SHARE
Credit | Overbr

Elon Musk recently became the richest man in the world, and the first person to be worth more than $300 billion. But the foun­dation of his fortune — his investment in Tesla — is based on hype, not reality.

Despite being the worst per­forming short trade on the market, Tesla has not only the highest stock value of any auto­motive company ever, but a total worth that is more than its 10 closest com­petitors com­bined. And its price seems to be on the rise.

Tesla’s market share is not only over­valued, but absurd in the context of other auto­mobile man­u­fac­turers. The hype sur­rounding Tesla’s growth is not real­istic or sustainable.

Tesla’s stock prices increased by more than 50% in October. At the start of the month, it was worth $775.22. Its record-breaking total at closing on Nov. 1 was $1,208.59 (When markets closed on Wednesday, its stock value was $1,213.86). 

In the past three years, Tesla’s stock has boomed by more than 2,000%. Tesla passed Facebook to become the fifth most valuable U.S. company when it hit a $1 trillion dollars in market cap for the first time last week. This makes Teslas worth more than Berk­shire Hathaway Inc.  and Johnson & Johnson com­bined. This came just after the American car rental company Hertz Global Holdings, Inc. announced on Oct. 25 that it would buy “an initial order of 100,000 Tesla cars by the end of 2022,” according to CNBC.

The 18-year-old brand has outdone expec­ta­tions. It should be con­sidered as one of the greatest business suc­cesses of the 21st century. But it is they are not alone in its­their growth this year as many other man­u­fac­turers have also seen increases.

Earlier this year, when Tesla’s stock was selling for around $700 a share, Craig Irwin, senior research analyst at Roth Capital, declared that the company’s price target should really be around $150, according to CNBC.

Irwin called Tesla a “minor player” in the U.S. and European auto­motive markets, but its val­u­ation is now more than the com­bined worth of its com­pe­tition: GM, Ford, Toyota, Honda, and Fiat Chrysler market cap­i­tal­iza­tions amount to just about $500 billion, half of Tesla’s worth.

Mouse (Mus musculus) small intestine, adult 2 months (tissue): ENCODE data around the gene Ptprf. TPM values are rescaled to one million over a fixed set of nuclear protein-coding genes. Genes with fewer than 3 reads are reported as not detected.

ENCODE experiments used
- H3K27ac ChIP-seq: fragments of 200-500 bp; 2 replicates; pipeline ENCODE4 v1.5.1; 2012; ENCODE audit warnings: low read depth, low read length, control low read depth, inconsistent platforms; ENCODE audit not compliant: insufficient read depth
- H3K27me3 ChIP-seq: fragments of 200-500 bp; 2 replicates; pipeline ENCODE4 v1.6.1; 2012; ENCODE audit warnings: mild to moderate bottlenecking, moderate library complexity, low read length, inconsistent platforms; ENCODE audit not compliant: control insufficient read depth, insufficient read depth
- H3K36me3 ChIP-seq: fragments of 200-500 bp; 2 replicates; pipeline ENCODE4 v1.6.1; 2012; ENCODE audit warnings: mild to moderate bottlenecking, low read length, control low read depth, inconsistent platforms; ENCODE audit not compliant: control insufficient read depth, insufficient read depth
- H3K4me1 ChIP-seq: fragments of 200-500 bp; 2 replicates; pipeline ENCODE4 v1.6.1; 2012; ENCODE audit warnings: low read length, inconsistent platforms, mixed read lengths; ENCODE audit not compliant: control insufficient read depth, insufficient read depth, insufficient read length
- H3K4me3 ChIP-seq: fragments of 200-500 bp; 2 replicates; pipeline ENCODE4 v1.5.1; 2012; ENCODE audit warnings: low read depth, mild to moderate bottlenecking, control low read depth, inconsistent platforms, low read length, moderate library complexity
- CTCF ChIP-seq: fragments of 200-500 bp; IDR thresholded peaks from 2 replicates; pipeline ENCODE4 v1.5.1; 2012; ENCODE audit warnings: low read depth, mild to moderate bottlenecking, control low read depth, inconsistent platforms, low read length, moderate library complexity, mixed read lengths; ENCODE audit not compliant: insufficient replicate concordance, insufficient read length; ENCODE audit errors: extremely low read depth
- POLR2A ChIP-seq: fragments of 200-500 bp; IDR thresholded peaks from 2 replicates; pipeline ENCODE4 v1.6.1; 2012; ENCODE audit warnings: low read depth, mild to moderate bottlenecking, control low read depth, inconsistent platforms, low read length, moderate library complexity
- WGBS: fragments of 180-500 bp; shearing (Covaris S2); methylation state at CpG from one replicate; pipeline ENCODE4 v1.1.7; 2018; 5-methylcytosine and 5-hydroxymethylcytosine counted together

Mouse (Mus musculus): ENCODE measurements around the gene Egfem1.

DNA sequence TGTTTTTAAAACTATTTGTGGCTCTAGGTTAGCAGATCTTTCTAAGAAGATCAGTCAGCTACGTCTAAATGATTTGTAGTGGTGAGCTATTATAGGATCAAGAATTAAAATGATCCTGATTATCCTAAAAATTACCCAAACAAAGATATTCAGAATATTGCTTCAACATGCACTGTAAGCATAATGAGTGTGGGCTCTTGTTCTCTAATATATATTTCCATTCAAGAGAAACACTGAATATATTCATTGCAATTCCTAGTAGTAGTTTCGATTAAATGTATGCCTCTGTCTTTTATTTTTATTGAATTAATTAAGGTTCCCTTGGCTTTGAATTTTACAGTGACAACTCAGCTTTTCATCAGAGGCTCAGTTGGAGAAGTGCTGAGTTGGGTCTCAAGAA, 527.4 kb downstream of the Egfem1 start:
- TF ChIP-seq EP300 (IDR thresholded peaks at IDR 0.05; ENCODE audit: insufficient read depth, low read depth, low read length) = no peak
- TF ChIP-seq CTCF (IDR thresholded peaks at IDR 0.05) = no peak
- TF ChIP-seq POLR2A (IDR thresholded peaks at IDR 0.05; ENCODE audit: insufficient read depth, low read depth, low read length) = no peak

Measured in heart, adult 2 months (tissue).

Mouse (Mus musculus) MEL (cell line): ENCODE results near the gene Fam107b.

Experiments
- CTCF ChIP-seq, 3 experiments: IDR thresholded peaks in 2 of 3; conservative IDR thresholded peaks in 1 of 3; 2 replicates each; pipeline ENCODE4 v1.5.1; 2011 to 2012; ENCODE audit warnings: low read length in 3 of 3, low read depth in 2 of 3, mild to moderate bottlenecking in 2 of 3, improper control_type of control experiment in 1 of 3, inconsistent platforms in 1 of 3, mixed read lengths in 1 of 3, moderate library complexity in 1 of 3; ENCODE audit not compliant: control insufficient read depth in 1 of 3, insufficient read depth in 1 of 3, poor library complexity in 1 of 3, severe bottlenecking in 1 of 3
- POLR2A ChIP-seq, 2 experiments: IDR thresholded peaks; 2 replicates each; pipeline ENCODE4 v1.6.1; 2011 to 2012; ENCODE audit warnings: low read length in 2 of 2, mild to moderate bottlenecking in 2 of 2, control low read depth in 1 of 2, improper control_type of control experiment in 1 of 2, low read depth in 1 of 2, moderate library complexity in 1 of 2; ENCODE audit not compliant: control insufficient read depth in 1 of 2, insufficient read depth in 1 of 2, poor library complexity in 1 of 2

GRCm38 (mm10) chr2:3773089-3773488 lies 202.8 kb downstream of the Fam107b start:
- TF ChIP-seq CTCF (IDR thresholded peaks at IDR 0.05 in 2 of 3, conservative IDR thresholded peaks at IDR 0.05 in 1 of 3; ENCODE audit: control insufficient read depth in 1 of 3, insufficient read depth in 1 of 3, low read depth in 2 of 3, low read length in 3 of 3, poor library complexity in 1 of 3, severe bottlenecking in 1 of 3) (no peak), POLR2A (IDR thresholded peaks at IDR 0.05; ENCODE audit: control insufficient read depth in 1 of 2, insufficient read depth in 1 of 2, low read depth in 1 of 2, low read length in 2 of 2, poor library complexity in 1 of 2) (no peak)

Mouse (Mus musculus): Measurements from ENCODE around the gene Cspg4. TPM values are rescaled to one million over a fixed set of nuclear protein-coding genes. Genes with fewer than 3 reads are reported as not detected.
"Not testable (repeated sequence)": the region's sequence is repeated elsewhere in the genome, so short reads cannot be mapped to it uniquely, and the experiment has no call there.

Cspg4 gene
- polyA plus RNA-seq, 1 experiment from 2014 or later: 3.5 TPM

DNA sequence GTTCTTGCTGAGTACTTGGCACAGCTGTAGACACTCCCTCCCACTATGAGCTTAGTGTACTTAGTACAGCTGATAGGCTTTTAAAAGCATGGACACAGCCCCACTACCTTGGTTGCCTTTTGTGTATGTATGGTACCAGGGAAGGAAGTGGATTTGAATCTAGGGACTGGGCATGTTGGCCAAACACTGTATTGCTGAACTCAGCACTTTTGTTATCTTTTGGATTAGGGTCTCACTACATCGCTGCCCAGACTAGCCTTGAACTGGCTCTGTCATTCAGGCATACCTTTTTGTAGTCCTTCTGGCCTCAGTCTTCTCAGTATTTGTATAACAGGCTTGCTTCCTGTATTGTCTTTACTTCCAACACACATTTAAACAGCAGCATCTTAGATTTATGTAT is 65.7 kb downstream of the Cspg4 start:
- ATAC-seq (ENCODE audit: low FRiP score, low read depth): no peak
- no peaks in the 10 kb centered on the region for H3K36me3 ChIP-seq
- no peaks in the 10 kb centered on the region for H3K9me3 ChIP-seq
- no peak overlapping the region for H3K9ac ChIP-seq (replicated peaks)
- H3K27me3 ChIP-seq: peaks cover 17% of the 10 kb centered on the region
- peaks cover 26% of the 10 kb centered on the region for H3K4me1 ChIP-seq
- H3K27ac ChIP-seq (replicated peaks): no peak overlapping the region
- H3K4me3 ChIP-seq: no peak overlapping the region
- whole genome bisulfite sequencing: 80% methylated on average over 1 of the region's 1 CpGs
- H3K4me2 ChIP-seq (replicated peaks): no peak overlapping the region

Nev­er­theless, these brands account for more than 65% of the U.S. market share for light­weight vehicles, whereas Tesla’s market share is less than 2% in the U.S., according to GoodCarBarCar.com. In fact, it’s just 1.91%, which is down from 1.99% in 2020. Even BMW, a luxury brand, cur­rently sells more cars than Tesla.

But other more suc­cessful car­makers have cheaper stock values: General Motors has stock worth just over $55 dollars, even though it made almost four times as much revenue in 2020 as Tesla.

Will Tesla surpass expec­ta­tions? It has let down its cus­tomers lately.

For instance, Tesla’s Cybertruck, announced with fanfare two years ago for a release in 2021, will not be available until at least late 2022, according to Slashgear.com. Tesla will probably not be able to meet the degree of volume until late 2023, a full four years after its initial announcement. 

The cost of the COVID-19 pan­demic shortages might explain some of the delays, except that more estab­lished automakers are moving ahead.

General Motors, for instance, announced its first electric pickup – the GMC Hummer EV – in October 2020. First edi­tions will hit the U.S. market this fall, according to GMC’‘s website.

Addi­tionally, Ford announced its new F‑150 Lightning truck last May 2021, two and a half years after the Cybertruck reveal – and it intends to begin pro­duction in the spring.

Ford’s truck offers Tesla-like over-the-air software updates and range numbers, but with the famil­iarity of being a Ford. Tesla, more than ever, is getting beat at its own game.

Tesla has two major problems. The first is its inability to meet demand. Tesla has only three main fac­tories for its auto­mo­biles, and can’t make cars fast enough. Current shipment dates for some of its vehicles are more than four months out, according to The Motley Fool. At some point, con­sumers may get fed up and come to view Tesla as unre­liable. Sec­ondly, the luxury EV market, which Tesla had a monopoly on when it came out with the Model S sedan for the 2013 model year, has been sat­u­rated with models from almost every major car­maker, making Tesla only one of the many ways to step into an EV in 2021. Its Model S sedan, which has been barely refreshed since its release more than eight years ago, is feeling dated com­pared with newer models like the Porsche Taycan.

While Musk might cur­rently think he is the richest man on earth, his phony fortune is based on hype, not facts.